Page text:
Dogs May Lower Your Heart Disease Risk

Posted November 21, 2017

"The findings of the largest-ever investigation of the association between dog-ownership and human health should encourage all of us to add a four-legged friend in our family circle", she said. Those in multi-person households also had a lower risk of mortality if they owned a dog, and hunting breed dogs specifically helped to lower the risk of cardiovascular disease.

Researchers looked at 3.4 million Swedes aged 40-80 who went to hospital and who didn't have any previous heart disease.

People living alone have been reported to be more at risk of cardiovascular disease or death, Mubanga said.

Past studies have suggested that dog (and cat) owners are happier overall, and some of the data has pointed to longer life, but none of the research was even close to definitive. This was to exclude younger individuals who would naturally be at a lower risk of cardiovascular disease anyway, as well as the elderly who are less likely to own a dog.

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Those who owned mixed breed dogs had the highest risk of cardiovascular disease out of all dog owners.

In an interview with MedicalResearch.com, Dr. Fall, who is associate senior lecturer of epidemiology in the Department of Medical Sciences and the Science for Life Laboratory at Uppsala University in Sweden, noted that "loneliness and sedentary lifestyle are two major risk factors for cardiovascular disease and mortality, but are notoriously hard to prevent in the general population".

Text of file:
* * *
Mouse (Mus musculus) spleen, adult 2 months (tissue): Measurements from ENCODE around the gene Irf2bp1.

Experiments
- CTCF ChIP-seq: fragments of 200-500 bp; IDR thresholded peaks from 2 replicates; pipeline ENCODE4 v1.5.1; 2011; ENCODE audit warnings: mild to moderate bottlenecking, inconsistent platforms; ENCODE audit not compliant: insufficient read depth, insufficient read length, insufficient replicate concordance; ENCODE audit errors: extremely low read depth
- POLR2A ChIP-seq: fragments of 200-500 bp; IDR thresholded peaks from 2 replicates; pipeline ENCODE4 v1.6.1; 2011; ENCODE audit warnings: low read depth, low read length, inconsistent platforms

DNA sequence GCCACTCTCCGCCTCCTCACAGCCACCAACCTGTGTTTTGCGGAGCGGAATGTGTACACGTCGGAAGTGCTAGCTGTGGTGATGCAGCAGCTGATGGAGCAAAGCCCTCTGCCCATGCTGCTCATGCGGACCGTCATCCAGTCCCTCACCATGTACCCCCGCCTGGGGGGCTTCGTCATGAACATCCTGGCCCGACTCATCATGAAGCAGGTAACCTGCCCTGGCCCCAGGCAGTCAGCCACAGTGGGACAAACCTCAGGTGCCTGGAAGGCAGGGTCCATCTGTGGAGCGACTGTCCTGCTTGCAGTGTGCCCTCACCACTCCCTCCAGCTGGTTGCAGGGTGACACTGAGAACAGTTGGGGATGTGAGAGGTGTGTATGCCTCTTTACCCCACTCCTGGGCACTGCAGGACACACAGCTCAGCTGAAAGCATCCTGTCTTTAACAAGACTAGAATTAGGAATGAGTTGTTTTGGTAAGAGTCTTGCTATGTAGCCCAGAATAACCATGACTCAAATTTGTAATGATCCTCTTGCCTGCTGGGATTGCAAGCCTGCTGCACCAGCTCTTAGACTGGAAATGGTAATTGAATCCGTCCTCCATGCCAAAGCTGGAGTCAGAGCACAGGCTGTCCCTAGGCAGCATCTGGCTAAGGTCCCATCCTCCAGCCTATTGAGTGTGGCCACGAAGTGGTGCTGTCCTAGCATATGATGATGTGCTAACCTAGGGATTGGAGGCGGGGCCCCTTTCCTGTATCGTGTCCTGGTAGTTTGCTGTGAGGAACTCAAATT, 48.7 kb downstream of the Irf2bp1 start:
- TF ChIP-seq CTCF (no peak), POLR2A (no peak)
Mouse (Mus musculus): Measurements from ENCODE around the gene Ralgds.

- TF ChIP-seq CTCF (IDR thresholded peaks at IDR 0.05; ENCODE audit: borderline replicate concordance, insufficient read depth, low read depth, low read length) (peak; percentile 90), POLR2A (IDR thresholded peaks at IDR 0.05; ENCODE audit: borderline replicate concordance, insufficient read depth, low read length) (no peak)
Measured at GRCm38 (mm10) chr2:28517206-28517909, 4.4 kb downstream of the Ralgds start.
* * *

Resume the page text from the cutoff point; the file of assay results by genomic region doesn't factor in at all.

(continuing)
And while it's important to note the results aren't causal (no one with a heart condition was included in this study, for example), it's the latest in a pretty tall stack of studies about the benefits of owning a dog.

Mental health has previously been shown to have a link to heart health, and previous studies have shown a link between loneliness and poor heart health.

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According to doctors, dogs are able to increase life expectancy. However, owning any dog will reduce an owners risk of death, just to different extents, said Tove Fall, senior author of the study and Associate Professor in Epidemiology at Uppsala University.

While the research was carried out in Sweden, Fall does believe it may also apply to other countries, including the US, since popular breeds and people's attitudes toward dog care are similar.

The study couldn't prove cause and effect, but its lead researcher said there are many reasons having a pooch might do a body good.

"There might also be differences between owners and non-owners already before buying a dog, which could have influenced our results, such as those people choosing to get a dog tending to be more active and of better health".

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It's because they're the best god damn pets in the world.